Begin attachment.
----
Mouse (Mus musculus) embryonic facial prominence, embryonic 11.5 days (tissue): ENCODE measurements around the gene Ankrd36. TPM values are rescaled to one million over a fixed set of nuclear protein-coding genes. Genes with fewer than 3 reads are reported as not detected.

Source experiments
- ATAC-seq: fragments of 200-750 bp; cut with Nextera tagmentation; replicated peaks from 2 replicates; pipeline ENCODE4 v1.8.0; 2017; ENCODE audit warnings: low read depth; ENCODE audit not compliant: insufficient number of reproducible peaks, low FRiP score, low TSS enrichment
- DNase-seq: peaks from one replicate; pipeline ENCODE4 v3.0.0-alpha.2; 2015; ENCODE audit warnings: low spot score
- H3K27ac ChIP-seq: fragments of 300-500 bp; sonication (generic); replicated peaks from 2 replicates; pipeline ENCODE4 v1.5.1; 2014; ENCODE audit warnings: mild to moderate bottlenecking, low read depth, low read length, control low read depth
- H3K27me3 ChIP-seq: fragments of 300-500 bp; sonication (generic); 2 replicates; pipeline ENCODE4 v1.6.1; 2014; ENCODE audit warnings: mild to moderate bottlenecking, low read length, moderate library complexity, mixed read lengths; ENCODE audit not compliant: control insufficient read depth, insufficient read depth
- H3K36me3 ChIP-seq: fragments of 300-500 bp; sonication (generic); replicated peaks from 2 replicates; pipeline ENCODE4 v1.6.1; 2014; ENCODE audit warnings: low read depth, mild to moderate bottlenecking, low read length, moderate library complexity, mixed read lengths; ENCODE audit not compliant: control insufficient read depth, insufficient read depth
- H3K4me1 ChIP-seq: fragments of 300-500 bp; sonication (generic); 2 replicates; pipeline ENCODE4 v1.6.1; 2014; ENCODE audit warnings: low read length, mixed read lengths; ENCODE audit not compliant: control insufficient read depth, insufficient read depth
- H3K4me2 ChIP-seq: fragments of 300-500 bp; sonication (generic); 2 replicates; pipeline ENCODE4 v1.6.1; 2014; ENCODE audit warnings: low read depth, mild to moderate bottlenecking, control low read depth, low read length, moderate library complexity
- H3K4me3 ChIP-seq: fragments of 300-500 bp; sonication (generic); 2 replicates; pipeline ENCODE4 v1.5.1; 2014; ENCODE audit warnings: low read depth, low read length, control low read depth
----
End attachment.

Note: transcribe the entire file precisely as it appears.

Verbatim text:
Mouse (Mus musculus) embryonic facial prominence, embryonic 11.5 days (tissue): ENCODE measurements around the gene Ankrd36. TPM values are rescaled to one million over a fixed set of nuclear protein-coding genes. Genes with fewer than 3 reads are reported as not detected.

Source experiments
- ATAC-seq: fragments of 200-750 bp; cut with Nextera tagmentation; replicated peaks from 2 replicates; pipeline ENCODE4 v1.8.0; 2017; ENCODE audit warnings: low read depth; ENCODE audit not compliant: insufficient number of reproducible peaks, low FRiP score, low TSS enrichment
- DNase-seq: peaks from one replicate; pipeline ENCODE4 v3.0.0-alpha.2; 2015; ENCODE audit warnings: low spot score
- H3K27ac ChIP-seq: fragments of 300-500 bp; sonication (generic); replicated peaks from 2 replicates; pipeline ENCODE4 v1.5.1; 2014; ENCODE audit warnings: mild to moderate bottlenecking, low read depth, low read length, control low read depth
- H3K27me3 ChIP-seq: fragments of 300-500 bp; sonication (generic); 2 replicates; pipeline ENCODE4 v1.6.1; 2014; ENCODE audit warnings: mild to moderate bottlenecking, low read length, moderate library complexity, mixed read lengths; ENCODE audit not compliant: control insufficient read depth, insufficient read depth
- H3K36me3 ChIP-seq: fragments of 300-500 bp; sonication (generic); replicated peaks from 2 replicates; pipeline ENCODE4 v1.6.1; 2014; ENCODE audit warnings: low read depth, mild to moderate bottlenecking, low read length, moderate library complexity, mixed read lengths; ENCODE audit not compliant: control insufficient read depth, insufficient read depth
- H3K4me1 ChIP-seq: fragments of 300-500 bp; sonication (generic); 2 replicates; pipeline ENCODE4 v1.6.1; 2014; ENCODE audit warnings: low read length, mixed read lengths; ENCODE audit not compliant: control insufficient read depth, insufficient read depth
- H3K4me2 ChIP-seq: fragments of 300-500 bp; sonication (generic); 2 replicates; pipeline ENCODE4 v1.6.1; 2014; ENCODE audit warnings: low read depth, mild to moderate bottlenecking, control low read depth, low read length, moderate library complexity
- H3K4me3 ChIP-seq: fragments of 300-500 bp; sonication (generic); 2 replicates; pipeline ENCODE4 v1.5.1; 2014; ENCODE audit warnings: low read depth, low read length, control low read depth